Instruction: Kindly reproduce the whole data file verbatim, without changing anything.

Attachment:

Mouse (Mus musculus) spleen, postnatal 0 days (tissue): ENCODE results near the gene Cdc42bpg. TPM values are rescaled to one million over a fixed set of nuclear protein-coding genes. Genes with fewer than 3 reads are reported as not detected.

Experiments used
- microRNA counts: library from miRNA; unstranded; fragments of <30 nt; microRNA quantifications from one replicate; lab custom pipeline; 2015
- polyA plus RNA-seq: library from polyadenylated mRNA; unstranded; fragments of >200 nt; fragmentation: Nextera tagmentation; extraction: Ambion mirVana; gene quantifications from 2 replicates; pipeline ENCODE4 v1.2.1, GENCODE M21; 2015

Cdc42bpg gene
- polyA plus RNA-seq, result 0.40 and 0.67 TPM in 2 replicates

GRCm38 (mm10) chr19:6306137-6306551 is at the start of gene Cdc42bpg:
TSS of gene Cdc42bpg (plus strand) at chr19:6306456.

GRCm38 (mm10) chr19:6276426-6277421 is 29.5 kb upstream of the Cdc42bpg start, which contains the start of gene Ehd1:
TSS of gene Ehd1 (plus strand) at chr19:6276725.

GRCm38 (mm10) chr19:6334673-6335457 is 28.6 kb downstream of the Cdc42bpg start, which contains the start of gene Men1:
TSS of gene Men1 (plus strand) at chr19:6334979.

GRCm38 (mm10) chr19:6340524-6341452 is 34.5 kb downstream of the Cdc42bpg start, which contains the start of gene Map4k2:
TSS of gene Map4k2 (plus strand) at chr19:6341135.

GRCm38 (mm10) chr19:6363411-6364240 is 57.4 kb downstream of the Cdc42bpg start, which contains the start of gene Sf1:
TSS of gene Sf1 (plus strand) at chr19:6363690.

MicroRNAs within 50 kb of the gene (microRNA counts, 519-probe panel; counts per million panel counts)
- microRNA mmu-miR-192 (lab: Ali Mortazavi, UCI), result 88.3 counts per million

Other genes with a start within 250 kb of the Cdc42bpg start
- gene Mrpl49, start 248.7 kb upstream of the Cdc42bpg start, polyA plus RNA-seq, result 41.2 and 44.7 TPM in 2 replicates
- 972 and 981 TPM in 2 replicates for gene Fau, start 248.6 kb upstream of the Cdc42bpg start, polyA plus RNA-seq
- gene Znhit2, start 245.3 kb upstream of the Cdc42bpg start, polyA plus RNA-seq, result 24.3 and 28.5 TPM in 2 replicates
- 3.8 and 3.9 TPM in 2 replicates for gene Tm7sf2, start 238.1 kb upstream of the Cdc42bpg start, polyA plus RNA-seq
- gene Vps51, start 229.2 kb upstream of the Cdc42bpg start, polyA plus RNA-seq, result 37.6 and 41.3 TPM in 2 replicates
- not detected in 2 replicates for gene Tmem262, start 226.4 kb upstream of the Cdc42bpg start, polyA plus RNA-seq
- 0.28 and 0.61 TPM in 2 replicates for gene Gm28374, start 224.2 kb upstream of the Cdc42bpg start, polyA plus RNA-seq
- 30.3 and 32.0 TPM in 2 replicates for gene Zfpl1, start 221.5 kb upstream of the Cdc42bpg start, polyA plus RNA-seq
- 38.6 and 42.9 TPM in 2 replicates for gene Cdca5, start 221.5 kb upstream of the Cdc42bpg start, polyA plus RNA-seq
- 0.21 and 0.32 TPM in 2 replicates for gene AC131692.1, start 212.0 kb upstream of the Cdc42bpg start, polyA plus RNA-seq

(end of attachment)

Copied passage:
Mouse (Mus musculus) spleen, postnatal 0 days (tissue): ENCODE results near the gene Cdc42bpg. TPM values are rescaled to one million over a fixed set of nuclear protein-coding genes. Genes with fewer than 3 reads are reported as not detected.

Experiments used
- microRNA counts: library from miRNA; unstranded; fragments of <30 nt; microRNA quantifications from one replicate; lab custom pipeline; 2015
- polyA plus RNA-seq: library from polyadenylated mRNA; unstranded; fragments of >200 nt; fragmentation: Nextera tagmentation; extraction: Ambion mirVana; gene quantifications from 2 replicates; pipeline ENCODE4 v1.2.1, GENCODE M21; 2015

Cdc42bpg gene
- polyA plus RNA-seq, result 0.40 and 0.67 TPM in 2 replicates

GRCm38 (mm10) chr19:6306137-6306551 is at the start of gene Cdc42bpg:
TSS of gene Cdc42bpg (plus strand) at chr19:6306456.

GRCm38 (mm10) chr19:6276426-6277421 is 29.5 kb upstream of the Cdc42bpg start, which contains the start of gene Ehd1:
TSS of gene Ehd1 (plus strand) at chr19:6276725.

GRCm38 (mm10) chr19:6334673-6335457 is 28.6 kb downstream of the Cdc42bpg start, which contains the start of gene Men1:
TSS of gene Men1 (plus strand) at chr19:6334979.

GRCm38 (mm10) chr19:6340524-6341452 is 34.5 kb downstream of the Cdc42bpg start, which contains the start of gene Map4k2:
TSS of gene Map4k2 (plus strand) at chr19:6341135.

GRCm38 (mm10) chr19:6363411-6364240 is 57.4 kb downstream of the Cdc42bpg start, which contains the start of gene Sf1:
TSS of gene Sf1 (plus strand) at chr19:6363690.

MicroRNAs within 50 kb of the gene (microRNA counts, 519-probe panel; counts per million panel counts)
- microRNA mmu-miR-192 (lab: Ali Mortazavi, UCI), result 88.3 counts per million

Other genes with a start within 250 kb of the Cdc42bpg start
- gene Mrpl49, start 248.7 kb upstream of the Cdc42bpg start, polyA plus RNA-seq, result 41.2 and 44.7 TPM in 2 replicates
- 972 and 981 TPM in 2 replicates for gene Fau, start 248.6 kb upstream of the Cdc42bpg start, polyA plus RNA-seq
- gene Znhit2, start 245.3 kb upstream of the Cdc42bpg start, polyA plus RNA-seq, result 24.3 and 28.5 TPM in 2 replicates
- 3.8 and 3.9 TPM in 2 replicates for gene Tm7sf2, start 238.1 kb upstream of the Cdc42bpg start, polyA plus RNA-seq
- gene Vps51, start 229.2 kb upstream of the Cdc42bpg start, polyA plus RNA-seq, result 37.6 and 41.3 TPM in 2 replicates
- not detected in 2 replicates for gene Tmem262, start 226.4 kb upstream of the Cdc42bpg start, polyA plus RNA-seq
- 0.28 and 0.61 TPM in 2 replicates for gene Gm28374, start 224.2 kb upstream of the Cdc42bpg start, polyA plus RNA-seq
- 30.3 and 32.0 TPM in 2 replicates for gene Zfpl1, start 221.5 kb upstream of the Cdc42bpg start, polyA plus RNA-seq
- 38.6 and 42.9 TPM in 2 replicates for gene Cdca5, start 221.5 kb upstream of the Cdc42bpg start, polyA plus RNA-seq
- 0.21 and 0.32 TPM in 2 replicates for gene AC131692.1, start 212.0 kb upstream of the Cdc42bpg start, polyA plus RNA-seq